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Maths will be a big part of the job so ideally you should be studying for a degree with significant mathematical content – statistics, maths, engineering, science and economics are all ideal subjects.

However, any graduate with strong numerical skills can qualify as an actuary. Good communication skills are also key.

Actuaries often need to explain complex technical information to non-technical audiences, so words are just as important as numbers here. Because your own future will be wide open, you will also be the kind of person who’s ready for anything.

We all encounter risk in some shape or form every day. But for businesses like oil refineries, these risks are bigger than most. For example, when Hurricane Katrina hit in 2005, the energy industry faced damage totalling tens of millions of dollars. By assessing and recommending risk management strategies, actuaries help to make sure organisations are ready for anything – something you’ll need to be too. Because anything can happen.

Most people will know something about the professions of accountants, doctors and lawyers. But tell someone you’re an actuary and more than likely they will look at you blankly – never having heard of an actuary.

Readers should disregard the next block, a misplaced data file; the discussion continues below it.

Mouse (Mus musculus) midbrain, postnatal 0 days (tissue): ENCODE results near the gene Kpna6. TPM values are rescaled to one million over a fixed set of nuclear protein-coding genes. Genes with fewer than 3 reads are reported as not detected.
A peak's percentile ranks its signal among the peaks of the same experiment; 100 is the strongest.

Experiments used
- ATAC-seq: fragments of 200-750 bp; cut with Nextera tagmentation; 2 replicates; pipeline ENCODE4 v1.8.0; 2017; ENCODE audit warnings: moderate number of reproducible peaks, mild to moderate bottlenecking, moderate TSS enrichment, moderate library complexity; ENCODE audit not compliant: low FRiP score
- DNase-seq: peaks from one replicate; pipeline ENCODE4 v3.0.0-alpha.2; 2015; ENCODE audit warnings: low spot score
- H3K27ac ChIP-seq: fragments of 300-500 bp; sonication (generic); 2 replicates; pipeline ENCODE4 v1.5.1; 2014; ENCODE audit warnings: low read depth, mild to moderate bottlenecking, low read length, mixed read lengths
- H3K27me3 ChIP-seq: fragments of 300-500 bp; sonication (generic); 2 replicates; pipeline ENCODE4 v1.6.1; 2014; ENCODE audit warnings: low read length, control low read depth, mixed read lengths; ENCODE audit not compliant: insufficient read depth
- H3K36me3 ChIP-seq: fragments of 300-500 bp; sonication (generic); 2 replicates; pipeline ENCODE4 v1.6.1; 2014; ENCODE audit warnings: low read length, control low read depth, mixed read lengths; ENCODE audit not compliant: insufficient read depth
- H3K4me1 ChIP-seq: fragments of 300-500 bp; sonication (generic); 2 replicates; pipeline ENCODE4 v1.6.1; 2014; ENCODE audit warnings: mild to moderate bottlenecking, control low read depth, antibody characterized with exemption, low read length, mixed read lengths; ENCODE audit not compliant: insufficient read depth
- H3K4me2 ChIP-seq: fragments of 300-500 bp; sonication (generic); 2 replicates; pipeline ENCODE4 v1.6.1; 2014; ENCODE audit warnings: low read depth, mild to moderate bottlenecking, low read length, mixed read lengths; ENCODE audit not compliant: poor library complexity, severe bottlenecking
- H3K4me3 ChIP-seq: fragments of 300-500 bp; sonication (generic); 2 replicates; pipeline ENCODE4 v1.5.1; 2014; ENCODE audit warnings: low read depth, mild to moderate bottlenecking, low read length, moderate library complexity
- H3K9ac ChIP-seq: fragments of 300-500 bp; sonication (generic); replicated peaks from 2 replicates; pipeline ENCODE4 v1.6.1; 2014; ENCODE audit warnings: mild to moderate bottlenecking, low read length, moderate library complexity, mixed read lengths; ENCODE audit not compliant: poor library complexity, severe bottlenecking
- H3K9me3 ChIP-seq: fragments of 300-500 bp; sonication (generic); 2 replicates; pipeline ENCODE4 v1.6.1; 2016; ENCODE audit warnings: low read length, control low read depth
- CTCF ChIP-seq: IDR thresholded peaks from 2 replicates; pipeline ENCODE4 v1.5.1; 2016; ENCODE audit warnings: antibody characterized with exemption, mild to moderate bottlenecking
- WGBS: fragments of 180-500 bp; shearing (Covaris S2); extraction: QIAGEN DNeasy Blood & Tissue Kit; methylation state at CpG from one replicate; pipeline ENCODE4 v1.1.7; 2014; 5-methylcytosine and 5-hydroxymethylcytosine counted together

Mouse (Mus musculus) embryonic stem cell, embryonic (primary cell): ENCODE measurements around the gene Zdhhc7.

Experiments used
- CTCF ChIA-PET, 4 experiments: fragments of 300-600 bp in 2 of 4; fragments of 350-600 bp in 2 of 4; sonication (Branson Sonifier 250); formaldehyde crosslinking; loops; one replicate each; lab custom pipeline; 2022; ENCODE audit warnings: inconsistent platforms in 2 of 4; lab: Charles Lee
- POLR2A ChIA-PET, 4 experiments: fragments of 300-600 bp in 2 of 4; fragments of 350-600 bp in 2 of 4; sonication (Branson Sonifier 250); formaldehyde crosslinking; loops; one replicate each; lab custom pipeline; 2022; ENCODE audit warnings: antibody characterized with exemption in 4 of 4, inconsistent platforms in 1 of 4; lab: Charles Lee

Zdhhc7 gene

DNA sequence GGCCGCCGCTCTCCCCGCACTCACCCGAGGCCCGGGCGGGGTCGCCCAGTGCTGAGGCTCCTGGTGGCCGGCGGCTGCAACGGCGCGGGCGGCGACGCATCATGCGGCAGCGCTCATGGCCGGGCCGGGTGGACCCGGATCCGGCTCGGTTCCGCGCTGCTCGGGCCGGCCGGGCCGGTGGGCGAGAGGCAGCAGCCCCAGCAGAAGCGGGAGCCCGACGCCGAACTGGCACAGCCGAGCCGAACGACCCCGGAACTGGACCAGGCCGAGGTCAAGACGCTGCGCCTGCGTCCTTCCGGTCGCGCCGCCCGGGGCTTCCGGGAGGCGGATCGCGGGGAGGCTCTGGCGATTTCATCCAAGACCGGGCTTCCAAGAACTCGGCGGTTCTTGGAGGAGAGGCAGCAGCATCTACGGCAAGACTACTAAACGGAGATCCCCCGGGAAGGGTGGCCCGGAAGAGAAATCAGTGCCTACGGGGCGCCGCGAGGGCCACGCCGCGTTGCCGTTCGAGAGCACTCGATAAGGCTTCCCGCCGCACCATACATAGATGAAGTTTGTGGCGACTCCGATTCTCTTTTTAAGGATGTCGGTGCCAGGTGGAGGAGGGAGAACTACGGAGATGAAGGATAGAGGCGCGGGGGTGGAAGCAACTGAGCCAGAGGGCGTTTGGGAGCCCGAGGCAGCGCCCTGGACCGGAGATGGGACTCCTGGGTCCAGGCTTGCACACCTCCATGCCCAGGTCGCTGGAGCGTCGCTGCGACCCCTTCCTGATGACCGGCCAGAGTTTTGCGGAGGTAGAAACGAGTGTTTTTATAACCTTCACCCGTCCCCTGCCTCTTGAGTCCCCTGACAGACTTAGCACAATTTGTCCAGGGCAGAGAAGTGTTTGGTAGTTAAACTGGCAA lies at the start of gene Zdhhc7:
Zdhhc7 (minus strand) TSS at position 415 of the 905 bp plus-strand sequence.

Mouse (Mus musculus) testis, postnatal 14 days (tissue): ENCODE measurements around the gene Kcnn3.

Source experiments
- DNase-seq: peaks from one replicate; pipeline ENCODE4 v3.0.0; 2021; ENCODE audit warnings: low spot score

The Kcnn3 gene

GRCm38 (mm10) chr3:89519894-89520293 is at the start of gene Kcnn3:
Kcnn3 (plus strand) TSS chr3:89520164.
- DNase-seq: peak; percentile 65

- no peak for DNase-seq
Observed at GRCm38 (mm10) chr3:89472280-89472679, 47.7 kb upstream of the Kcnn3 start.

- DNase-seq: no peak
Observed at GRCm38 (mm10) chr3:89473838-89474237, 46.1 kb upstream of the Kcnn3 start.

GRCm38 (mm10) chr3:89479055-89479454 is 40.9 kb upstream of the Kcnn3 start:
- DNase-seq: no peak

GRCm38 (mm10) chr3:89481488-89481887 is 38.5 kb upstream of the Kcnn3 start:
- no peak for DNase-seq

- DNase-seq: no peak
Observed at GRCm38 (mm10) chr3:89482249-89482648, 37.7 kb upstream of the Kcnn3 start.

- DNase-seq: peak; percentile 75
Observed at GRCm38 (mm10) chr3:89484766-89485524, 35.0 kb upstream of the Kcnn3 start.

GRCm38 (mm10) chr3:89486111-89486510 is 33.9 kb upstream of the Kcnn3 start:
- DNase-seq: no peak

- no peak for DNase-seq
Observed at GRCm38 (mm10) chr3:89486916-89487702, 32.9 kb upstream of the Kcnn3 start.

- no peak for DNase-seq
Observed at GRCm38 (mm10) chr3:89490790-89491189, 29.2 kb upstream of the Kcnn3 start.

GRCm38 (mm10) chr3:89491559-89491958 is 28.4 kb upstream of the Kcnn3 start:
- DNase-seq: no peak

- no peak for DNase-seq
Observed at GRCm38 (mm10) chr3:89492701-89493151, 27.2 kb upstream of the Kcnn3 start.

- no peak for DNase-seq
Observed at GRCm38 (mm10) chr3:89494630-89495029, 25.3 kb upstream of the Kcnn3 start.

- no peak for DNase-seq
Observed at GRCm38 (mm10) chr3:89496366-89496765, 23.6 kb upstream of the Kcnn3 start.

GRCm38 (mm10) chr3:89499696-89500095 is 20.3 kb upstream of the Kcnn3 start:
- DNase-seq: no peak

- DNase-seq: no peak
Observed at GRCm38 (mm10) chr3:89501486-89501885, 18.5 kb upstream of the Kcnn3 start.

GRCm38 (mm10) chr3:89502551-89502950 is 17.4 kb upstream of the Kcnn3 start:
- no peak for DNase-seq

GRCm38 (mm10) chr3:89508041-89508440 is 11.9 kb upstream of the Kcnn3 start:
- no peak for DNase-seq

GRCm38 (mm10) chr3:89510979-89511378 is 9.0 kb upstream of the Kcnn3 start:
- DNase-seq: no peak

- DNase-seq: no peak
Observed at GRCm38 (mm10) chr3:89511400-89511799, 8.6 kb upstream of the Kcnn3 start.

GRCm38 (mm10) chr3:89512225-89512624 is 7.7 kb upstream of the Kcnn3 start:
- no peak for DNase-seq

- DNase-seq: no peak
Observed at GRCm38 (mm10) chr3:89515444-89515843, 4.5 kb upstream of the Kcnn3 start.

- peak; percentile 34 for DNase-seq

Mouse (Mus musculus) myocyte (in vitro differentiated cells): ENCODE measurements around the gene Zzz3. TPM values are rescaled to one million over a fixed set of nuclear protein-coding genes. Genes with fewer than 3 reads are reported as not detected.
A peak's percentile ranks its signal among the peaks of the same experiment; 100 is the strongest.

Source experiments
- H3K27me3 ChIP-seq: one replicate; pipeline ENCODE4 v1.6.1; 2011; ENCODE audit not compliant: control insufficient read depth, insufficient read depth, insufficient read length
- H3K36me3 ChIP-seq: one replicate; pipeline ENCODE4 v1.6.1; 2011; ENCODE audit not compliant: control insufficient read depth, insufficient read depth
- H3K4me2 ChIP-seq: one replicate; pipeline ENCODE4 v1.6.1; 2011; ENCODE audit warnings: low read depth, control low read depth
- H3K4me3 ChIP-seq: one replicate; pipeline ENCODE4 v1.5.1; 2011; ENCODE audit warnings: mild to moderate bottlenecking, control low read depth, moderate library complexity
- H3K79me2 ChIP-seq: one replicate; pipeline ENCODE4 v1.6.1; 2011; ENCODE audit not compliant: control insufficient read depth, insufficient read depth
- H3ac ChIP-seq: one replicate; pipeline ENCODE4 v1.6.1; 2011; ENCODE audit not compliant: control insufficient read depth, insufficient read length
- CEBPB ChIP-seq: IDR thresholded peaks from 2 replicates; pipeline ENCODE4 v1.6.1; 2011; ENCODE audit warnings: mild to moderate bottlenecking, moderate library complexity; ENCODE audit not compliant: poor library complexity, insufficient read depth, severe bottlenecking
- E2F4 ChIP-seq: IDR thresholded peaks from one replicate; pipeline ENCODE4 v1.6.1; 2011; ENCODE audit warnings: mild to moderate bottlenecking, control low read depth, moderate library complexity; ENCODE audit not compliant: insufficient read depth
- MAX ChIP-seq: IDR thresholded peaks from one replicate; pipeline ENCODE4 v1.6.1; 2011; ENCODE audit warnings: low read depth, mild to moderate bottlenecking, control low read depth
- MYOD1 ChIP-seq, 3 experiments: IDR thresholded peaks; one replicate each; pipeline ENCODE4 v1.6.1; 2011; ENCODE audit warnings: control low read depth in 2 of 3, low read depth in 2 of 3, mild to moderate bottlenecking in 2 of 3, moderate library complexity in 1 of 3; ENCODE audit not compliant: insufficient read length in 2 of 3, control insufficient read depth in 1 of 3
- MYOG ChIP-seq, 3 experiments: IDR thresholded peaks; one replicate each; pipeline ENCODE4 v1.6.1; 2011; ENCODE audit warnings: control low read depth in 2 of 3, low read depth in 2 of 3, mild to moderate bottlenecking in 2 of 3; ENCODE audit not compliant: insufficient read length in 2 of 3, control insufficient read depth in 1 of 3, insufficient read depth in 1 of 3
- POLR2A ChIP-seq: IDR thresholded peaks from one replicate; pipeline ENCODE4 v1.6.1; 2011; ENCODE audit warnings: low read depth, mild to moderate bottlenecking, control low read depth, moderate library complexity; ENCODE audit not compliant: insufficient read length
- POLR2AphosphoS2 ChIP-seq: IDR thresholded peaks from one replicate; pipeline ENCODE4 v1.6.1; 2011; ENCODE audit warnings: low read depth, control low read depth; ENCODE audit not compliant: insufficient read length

If, however, they are aware of the work that actuaries do, they are likely to be impressed; being an actuary carries quite a reputation. This is partly due to the difficult exams, but mostly due to the fact that actuaries are experts in a field that is renowned for its complexity and mathematical prowess.

Statistical heart
Actuaries apply financial and statistical theories to solve real business problems. These business problems typically involve analysing future financial events, especially when the amount of a future payment, or the timing of when it is paid, is uncertain. A lot of actuaries’ work might be thought of as ‘risk management’, assessing how likely an event may be and the costs associated with it.

Understanding how businesses operate, how legislation may impact and how financial economics can affect values are all vital skills for an actuary. But what differentiates actuaries is their core mathematical, economic and statistical understanding and their ability to apply this to real financial problems.